Net worth was $234,000 in 2011

WOW! What a jump! No debt and no credit cards sure puts us into a great position for saving money. We continue to budget and spend purposefully, but now we have a little extra for vacations and lifestyle. Unfortunately we don’t have money to put into Baby Step 6 because it’s all being used for Baby Step 4 and 5. That means we are putting 15% of our income into retirement accounts and investments for my daughter’s first car, college, and wedding (in that order please!)

We also upgraded our vacations to a horse ranch in the middle of Sunlight Basin, Wyoming. This is a dream vacation for my wife and tween daughter and gives us another reason to be purposeful with every dollar we make. It’s hard to save for 11 months to go on a one-week vacation!

Dave Ramsey was right, you can make 12% in the market. You can also lose 50% but then gain 27.1%, 14.3%, and 13.4% over the next three years. I sure would have hated to miss out on that because we bought another car on payments or couldn’t stay away from credit cards.

Our net worth is $380,000 today!

Let me break it down for you:

  • We have paid off all our debt except for our mortgage, which was about $100,000 in 2005
  • Once we had no debt and 3 months of emergency savings we increased retirement contributions
  • Our plan has us saving for retirement and at least six more years for our daughter’s future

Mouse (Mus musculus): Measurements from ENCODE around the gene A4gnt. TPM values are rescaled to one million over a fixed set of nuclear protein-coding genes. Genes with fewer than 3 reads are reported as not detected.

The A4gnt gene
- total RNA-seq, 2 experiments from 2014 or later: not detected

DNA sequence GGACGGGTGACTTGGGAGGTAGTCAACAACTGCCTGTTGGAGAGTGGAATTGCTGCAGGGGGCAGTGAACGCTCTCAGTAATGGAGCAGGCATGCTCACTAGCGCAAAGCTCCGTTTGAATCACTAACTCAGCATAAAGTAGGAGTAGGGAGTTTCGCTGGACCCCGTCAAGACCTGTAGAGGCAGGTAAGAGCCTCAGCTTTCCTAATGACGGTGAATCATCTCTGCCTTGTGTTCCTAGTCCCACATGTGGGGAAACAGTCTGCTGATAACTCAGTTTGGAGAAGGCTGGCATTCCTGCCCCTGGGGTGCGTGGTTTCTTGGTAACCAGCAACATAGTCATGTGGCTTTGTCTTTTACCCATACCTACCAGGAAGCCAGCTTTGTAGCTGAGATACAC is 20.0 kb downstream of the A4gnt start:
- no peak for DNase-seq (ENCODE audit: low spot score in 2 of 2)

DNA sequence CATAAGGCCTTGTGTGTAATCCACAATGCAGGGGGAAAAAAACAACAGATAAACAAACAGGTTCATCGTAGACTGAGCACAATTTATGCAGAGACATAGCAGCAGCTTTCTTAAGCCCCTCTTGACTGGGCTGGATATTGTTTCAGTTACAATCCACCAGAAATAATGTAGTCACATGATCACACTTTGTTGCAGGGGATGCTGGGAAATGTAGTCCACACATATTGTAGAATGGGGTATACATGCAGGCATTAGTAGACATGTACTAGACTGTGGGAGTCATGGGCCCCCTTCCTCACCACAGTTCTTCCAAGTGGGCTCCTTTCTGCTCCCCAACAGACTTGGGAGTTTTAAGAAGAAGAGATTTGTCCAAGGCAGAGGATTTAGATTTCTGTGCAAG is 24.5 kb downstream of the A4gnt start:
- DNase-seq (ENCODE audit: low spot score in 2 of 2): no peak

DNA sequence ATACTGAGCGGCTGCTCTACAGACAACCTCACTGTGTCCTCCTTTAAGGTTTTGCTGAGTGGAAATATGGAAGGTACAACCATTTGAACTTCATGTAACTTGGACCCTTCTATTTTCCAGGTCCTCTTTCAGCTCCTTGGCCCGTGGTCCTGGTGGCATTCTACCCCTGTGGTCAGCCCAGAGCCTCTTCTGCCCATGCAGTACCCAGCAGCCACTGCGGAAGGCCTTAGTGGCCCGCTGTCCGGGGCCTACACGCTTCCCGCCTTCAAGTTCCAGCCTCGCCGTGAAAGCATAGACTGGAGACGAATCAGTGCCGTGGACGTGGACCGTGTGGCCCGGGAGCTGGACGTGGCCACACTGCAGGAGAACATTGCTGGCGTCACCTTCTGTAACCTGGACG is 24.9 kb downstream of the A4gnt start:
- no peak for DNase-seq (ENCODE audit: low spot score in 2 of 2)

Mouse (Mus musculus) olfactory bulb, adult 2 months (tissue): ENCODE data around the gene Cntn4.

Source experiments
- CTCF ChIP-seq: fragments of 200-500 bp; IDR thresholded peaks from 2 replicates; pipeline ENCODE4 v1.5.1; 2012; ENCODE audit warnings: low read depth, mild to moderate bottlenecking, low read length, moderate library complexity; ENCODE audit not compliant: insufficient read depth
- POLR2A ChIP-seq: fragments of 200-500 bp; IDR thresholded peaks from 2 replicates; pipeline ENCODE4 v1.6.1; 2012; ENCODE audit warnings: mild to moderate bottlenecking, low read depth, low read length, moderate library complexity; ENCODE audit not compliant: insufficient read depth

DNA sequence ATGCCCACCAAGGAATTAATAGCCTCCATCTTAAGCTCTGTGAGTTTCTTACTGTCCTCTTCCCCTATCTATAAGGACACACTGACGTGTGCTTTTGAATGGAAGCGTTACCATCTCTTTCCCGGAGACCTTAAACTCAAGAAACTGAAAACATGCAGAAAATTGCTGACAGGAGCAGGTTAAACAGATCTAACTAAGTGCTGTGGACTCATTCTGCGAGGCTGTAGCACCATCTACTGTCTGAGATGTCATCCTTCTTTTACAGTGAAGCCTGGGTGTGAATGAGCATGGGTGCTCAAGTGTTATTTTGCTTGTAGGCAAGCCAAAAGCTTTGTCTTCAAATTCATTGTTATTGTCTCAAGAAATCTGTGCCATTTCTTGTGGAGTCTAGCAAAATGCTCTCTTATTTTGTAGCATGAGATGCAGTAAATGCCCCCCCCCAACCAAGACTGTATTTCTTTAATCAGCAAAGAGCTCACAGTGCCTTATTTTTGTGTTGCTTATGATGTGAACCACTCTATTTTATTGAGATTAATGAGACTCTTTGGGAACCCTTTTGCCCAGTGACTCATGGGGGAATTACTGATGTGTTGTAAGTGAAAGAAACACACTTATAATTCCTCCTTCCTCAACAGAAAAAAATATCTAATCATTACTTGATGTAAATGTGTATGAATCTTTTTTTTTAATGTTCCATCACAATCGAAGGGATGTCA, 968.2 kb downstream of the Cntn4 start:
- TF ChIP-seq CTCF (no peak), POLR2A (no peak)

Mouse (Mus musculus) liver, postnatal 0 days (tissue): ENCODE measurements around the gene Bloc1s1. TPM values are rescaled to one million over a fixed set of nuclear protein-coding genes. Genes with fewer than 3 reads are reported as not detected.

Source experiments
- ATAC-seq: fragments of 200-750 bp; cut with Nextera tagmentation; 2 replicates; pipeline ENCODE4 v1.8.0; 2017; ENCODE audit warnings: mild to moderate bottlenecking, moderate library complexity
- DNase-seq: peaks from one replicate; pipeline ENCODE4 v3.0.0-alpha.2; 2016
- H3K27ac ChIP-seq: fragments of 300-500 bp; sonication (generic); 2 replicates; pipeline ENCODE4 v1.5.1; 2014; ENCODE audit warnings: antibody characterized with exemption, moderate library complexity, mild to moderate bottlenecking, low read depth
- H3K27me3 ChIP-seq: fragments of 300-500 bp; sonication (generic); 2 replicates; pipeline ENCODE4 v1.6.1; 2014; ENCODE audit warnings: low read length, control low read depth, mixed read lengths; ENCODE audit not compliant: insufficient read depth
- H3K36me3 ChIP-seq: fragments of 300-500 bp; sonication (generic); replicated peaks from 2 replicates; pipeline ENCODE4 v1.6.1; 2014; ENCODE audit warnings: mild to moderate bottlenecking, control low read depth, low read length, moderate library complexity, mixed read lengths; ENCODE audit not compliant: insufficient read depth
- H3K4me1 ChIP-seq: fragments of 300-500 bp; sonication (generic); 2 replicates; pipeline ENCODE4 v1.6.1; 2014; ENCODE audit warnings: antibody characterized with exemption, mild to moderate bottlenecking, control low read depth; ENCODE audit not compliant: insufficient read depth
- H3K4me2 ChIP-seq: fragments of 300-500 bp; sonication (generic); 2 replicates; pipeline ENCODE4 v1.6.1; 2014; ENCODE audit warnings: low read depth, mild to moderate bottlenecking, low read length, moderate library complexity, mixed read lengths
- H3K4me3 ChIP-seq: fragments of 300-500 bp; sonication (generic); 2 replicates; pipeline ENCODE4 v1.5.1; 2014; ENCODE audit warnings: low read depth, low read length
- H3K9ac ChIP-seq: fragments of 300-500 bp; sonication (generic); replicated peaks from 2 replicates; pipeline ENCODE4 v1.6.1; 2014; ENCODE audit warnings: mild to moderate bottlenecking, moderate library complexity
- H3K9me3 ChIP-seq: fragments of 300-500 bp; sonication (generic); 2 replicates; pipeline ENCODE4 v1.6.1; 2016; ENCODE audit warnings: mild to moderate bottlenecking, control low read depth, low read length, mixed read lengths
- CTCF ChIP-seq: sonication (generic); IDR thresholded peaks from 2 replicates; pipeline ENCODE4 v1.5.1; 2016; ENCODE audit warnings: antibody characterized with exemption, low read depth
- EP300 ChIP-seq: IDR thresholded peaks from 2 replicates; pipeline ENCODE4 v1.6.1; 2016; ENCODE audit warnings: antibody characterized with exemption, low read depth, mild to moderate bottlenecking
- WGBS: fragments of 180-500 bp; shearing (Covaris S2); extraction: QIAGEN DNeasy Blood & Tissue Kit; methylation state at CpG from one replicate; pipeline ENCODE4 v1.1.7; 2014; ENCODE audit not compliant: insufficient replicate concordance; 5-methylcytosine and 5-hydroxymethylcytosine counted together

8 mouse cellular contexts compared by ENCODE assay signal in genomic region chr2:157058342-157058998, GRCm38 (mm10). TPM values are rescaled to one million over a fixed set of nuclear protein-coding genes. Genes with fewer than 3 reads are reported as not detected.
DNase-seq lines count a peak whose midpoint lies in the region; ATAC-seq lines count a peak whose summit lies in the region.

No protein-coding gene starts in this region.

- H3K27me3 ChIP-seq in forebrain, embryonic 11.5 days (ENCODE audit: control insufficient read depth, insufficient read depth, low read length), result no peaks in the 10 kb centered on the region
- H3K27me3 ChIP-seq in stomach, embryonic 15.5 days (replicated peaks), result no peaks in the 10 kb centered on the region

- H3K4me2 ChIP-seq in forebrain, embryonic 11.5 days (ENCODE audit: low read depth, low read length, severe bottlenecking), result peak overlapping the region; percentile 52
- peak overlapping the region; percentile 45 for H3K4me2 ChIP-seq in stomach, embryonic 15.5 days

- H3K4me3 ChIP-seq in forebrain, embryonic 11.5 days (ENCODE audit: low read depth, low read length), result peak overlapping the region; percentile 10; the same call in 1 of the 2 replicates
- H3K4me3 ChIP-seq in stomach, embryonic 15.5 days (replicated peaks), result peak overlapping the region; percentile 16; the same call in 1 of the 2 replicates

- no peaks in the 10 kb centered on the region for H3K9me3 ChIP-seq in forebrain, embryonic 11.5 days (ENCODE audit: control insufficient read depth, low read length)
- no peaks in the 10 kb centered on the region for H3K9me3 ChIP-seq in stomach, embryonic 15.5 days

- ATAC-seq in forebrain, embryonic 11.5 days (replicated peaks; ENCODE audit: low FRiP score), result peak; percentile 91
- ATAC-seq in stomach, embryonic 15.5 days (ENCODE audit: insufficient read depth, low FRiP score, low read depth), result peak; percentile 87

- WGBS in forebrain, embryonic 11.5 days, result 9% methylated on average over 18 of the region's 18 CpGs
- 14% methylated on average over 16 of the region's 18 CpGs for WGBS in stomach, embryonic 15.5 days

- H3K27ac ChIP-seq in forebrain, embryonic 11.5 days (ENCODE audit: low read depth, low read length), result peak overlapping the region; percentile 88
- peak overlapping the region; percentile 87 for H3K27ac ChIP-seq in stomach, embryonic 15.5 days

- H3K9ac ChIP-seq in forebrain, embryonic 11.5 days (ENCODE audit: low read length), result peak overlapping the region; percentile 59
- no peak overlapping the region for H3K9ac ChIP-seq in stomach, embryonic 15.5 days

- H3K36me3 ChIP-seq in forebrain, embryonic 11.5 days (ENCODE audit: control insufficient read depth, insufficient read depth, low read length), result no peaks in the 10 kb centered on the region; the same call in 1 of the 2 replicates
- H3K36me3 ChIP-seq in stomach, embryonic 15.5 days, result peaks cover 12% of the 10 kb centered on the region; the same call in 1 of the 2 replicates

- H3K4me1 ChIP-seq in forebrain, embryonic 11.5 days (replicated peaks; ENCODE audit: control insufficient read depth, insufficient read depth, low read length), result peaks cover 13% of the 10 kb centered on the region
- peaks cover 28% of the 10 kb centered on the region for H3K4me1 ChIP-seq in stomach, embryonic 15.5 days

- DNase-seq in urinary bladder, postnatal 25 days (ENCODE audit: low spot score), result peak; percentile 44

• We continue to pay down our mortgage and put money aside for car replacement, new windows, etc.
  • Mutual funds are doing really well these days which makes staying in the market during the bad times even more powerful

I won’t lie to you; it takes sacrifice to double your net worth. My daily desires try to derail me from our long-term plans. I have very little willpower over eating-out so I avoid the temptation by staying home. Don’t let me near a Best Buy because I’ll want to pick up the new MacBook Air. I set limits to how much I can spend on Amazon; otherwise I would get to know our UPS driver by name!

You can do all this too with the right motivation. What is keeping you in debt? What is keeping you from saving money and moving forward? Tell us in the comments below how we can help motivate you to double your net worth too!

About Steve Stewart

30 Responses to “We Doubled Our Net Worth and You Can Too!”

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  1. The Warrior says:


    Dave Ramsey has some sound money management advice, but I don’t really follow his investment advice. We can never agree completely with everyone which is okay and his steps definitely do change lives.

    We are just managing our money better and controlling “urges” to spend. For us, getting control of our daily expenditures has been monumental to our success.

    Anyways, enough about me. Congrats to you and your wife. Keep at it!

    The Warrior

    • Thanks Warrior! Controlling urges to spend is the first step to anyone getting control of their money. I’m glad to hear you conquered it and are on your way to winning with money!

  2. Wow, congratulations! That must feel amazing to see how much progress you have made in just a few short years!

    • It does feel amazing Dee. When I was getting the numbers together for the post I realized how far we had come – and how easy it was! Everyone complains about budgets and being forced to be frugal. We just made good choices on what we spent money on with one caveat – NO MORE DEBT!

      Have you looked at your progress over the past 2-3 years? How are you doing?

  3. Congrats on your success! It’s a reminder that daily sacrifices do pay off, even if they are tough sometimes. I can’t walk into Target for the same reason as you can’t walk into Best Buy.